Thursday, 14 February 2019

Driving One Crazy?

So, to the ongoing saga of getting our driving licences converted to Greek ones. TBH, it's the last piece of the jig-saw when it comes to our living here. Of course, with the prospect looming large of Britain exiting the European Union, it was all the impetus we needed to get on with it, since, if we don't have Greek licences after the UK has left, there is the real possibility of having to take a driving test again.

So, off we went to the KEP office, armed with my list that I'd nicked from fellow blogger James Collins (thanks James, big help BTW!) to sort out the €30 'parabolo', and I know I nattered on about this in the post "How Will You Find the Time?" But here's the rest of the story, and it's not brief.

Firstly, just to help you get some idea of how involved it is to get your licence converted to a Greek one if you've turned that magic age of 65, take a look at this photo...

And not all of the papers are visible in this shot either!
Impressive, eh? See, to change your licence to a Greek one if you're fortunate enough to be still under 65, is dead easy (laughs). You need to go to a lawyer, and get an official translation of your UK licence, rubber stamped (of course) and signed. The lawyer will also have to rubber stamp and sign photocopies of your residency permits and passports.

You'll also need to have four photos, mugshots just like passport ones, and they must be exactly the right size. Oh, and you have to go to the KEP office, get them to print out the "parabolo" as I mentioned earlier, then take it to a bank or post office and pay a €30 fee. Once you've got all that done, you're ready to go either directly to the KTEO office, or to the local KEP, where they'll give you yet another form to fill out and hopefully begin the process, which takes several months!

Now, here's the thing, if you just happen to have passed that magic number of 65, age-wise, it all gets much more complicated. That's what accounts for the dossier that you see in that photo. Of course, here I ought to mention that I'm not actually 65, that's only what my birth certificate shows, but there must be some mistake somewhere, because I could have sworn I was only 19. Incidentally, never trust a mirror, they'll always try and convince you that you've turned into your Dad overnight.

We'd gone to the KEP office in Arhangelos to hopefully get things under way, and the woman there (not the nice fella we'd seen the previous time) told us that it was better if we went directly to the KTEO office, on the edge of town. 

"See, if you ask us to process it, we only have to go through them anyway, so you'll get the whole thing done quicker if you go direct."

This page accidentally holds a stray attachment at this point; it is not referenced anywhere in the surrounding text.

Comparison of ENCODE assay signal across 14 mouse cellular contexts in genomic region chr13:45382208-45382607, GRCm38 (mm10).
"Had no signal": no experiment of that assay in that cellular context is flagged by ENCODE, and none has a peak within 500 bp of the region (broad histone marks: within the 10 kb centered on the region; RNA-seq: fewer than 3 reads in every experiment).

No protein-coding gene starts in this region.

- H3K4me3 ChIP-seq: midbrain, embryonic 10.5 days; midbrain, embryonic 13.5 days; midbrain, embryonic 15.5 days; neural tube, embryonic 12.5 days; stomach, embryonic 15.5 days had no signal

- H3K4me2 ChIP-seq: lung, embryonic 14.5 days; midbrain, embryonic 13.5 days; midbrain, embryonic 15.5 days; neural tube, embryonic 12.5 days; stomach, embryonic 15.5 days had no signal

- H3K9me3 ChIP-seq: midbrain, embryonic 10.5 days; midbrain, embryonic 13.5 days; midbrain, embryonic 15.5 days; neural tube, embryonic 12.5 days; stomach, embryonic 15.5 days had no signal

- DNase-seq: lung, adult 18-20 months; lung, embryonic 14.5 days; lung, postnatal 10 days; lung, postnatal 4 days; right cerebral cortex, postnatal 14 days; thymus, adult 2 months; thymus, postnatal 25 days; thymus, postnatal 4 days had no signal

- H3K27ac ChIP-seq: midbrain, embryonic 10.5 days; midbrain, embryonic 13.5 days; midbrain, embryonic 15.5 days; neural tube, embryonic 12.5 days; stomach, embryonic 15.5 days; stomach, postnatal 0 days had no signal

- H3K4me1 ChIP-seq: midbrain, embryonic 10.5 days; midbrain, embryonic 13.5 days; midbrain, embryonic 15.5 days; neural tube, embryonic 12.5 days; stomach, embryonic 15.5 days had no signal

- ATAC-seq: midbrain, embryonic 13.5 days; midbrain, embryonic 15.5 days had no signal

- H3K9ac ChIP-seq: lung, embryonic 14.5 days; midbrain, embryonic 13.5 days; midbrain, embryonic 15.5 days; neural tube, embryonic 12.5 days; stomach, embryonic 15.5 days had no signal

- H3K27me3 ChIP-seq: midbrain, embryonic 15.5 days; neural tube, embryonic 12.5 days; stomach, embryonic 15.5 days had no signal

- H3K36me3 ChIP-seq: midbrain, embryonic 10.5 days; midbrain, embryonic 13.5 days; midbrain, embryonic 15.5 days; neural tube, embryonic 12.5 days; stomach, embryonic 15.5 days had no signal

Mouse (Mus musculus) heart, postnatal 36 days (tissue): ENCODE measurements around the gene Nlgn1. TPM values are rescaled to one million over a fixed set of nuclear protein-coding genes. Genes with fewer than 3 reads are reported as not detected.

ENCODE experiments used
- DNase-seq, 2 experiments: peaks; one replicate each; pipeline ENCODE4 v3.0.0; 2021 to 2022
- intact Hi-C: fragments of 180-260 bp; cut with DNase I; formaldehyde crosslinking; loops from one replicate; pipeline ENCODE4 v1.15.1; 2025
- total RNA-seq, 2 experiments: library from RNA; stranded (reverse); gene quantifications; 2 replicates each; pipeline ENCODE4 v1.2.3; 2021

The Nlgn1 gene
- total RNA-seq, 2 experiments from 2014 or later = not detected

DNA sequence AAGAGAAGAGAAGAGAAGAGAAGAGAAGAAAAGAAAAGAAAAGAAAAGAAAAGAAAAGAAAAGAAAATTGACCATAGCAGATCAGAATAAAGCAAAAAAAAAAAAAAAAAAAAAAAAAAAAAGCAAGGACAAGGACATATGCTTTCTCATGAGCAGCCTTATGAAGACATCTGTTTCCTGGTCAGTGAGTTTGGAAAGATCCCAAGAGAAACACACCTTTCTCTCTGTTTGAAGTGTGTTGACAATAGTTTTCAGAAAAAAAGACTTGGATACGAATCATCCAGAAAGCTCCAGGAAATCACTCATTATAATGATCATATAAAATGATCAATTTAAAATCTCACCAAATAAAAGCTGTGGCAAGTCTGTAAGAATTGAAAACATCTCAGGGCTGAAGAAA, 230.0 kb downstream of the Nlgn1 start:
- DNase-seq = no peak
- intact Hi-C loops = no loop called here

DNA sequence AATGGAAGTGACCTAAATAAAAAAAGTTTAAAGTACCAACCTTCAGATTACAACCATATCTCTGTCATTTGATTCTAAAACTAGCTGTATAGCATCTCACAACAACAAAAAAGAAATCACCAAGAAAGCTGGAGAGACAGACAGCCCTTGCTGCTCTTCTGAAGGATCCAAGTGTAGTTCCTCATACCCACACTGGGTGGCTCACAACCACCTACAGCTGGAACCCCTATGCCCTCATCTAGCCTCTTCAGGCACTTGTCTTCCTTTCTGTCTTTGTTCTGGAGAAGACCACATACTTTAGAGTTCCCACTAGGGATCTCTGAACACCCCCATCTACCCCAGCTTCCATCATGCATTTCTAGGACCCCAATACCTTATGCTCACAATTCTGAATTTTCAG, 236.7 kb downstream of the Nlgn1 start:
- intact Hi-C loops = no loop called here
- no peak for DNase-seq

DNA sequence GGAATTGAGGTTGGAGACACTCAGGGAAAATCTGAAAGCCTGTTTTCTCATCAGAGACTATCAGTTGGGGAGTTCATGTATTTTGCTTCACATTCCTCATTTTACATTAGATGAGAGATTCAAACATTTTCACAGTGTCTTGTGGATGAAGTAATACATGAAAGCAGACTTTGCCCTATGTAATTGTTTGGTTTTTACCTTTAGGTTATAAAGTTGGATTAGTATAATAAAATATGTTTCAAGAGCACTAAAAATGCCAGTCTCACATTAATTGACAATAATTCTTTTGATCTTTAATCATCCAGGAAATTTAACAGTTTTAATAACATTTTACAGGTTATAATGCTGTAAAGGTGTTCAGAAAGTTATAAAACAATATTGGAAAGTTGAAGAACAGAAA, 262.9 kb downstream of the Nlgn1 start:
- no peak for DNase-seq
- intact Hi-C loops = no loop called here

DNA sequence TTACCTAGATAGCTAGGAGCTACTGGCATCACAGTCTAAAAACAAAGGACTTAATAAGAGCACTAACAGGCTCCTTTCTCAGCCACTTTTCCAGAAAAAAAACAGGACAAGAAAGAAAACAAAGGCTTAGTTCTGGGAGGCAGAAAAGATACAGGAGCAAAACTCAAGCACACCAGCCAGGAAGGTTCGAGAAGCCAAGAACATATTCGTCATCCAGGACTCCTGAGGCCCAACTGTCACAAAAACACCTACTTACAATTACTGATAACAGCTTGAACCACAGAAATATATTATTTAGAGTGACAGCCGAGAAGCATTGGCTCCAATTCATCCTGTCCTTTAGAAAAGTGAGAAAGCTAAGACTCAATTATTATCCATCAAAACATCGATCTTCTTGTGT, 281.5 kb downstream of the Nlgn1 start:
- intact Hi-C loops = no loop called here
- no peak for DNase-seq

Seemed to make sense to us. So, since Arhangelos is already half-way to town from our place anyway, we bit the bullet and headed further north. Once we got to the KTEO centre (it doubles as a vehicle testing centre too) we went inside and, to cut a long story short, well, shorter, we eventually got to the right office. 

If you've ever read Charles Dickens, or indeed watched any half-decent TV dramatisation of one of his books, you'll know what an "office" in 18th century England would look like. Well, this office in the KTEO building did a pretty good impersonation of that. There were two modestly-sized desks, behind which sat a couple of clerks, one female, one male. They were at right angles to each other, but, what catches your eye first is the shelving system you see behind them, which occupies probably 60% of the room's floor area. From floor to ceiling you see nothing but cardboard files and folders, all stacked vertically and cramming every available space from wall to wall. I can't remember the last time I saw so many physical files in one room. It makes one wonder just what percentage of the Greek bureaucracy has yet made it to computer systems. It ain't much that's for sure.

As it happened, for some miraculous reason we arrived at the desk to find no one in front of us. We'd not been in there more that a minute when we had four of five people queueing up behind us. It all started so well. The girl behind the desk looked at my various papers, all rubber-stamped and signed and everything. She began by printing out the next form for me to fill in and sign, then stopped, re-examined something (had to have been my date of birth) got up from her desk, apologised and left the room. She came back three or four minutes later and suggested we go and see her colleague Kosta in another office along the corridor. 

Oh, oh. Once in Kosta's office things soon took a turn for the worse.

"You are 65 years old," he said. I felt like saying, "You know what? I knew that!" But thought better of it. Never get on the wrong side of these people, that's something I've learned over the years. 

"Well, you need more than this. You need to pay two more "parabola", plus you'll need a signed report from a cardiologist, as well as the same thing from an ophthalmic surgeon. Come back when you have those."

Visions of running from pillar to post and forking out Euros like confetti flooded my mind. I asked him to explain further. To his credit, he whipped out a piece of paper and wrote it all down for me. Two extra 'parabola', much like the €30 one, but one costs €50 and the other €18. The cardiologist and the eye surgeon will charge €10 each for their services. Oh joy.

Thus it was that two days ago I was back in Arhangelos getting my Cardiologist's signed form and the one from the optician. The cardiologist, when you tell him what it is you need, sits you down, takes your blood pressure and then asks you for a photo to attach to the form. Be warned, you'll need one for both the cardiologist and the eye surgeon. Fortunately, purely by chance, I had a few floating around in the file I carry with me. Phew, another visit to the photographer narrowly averted. The eye surgeon slides a card in front of each eye and gets you to read a few numbers on a wall chart. Then he too fills out his form, stamps it and you hand over your ten Euros.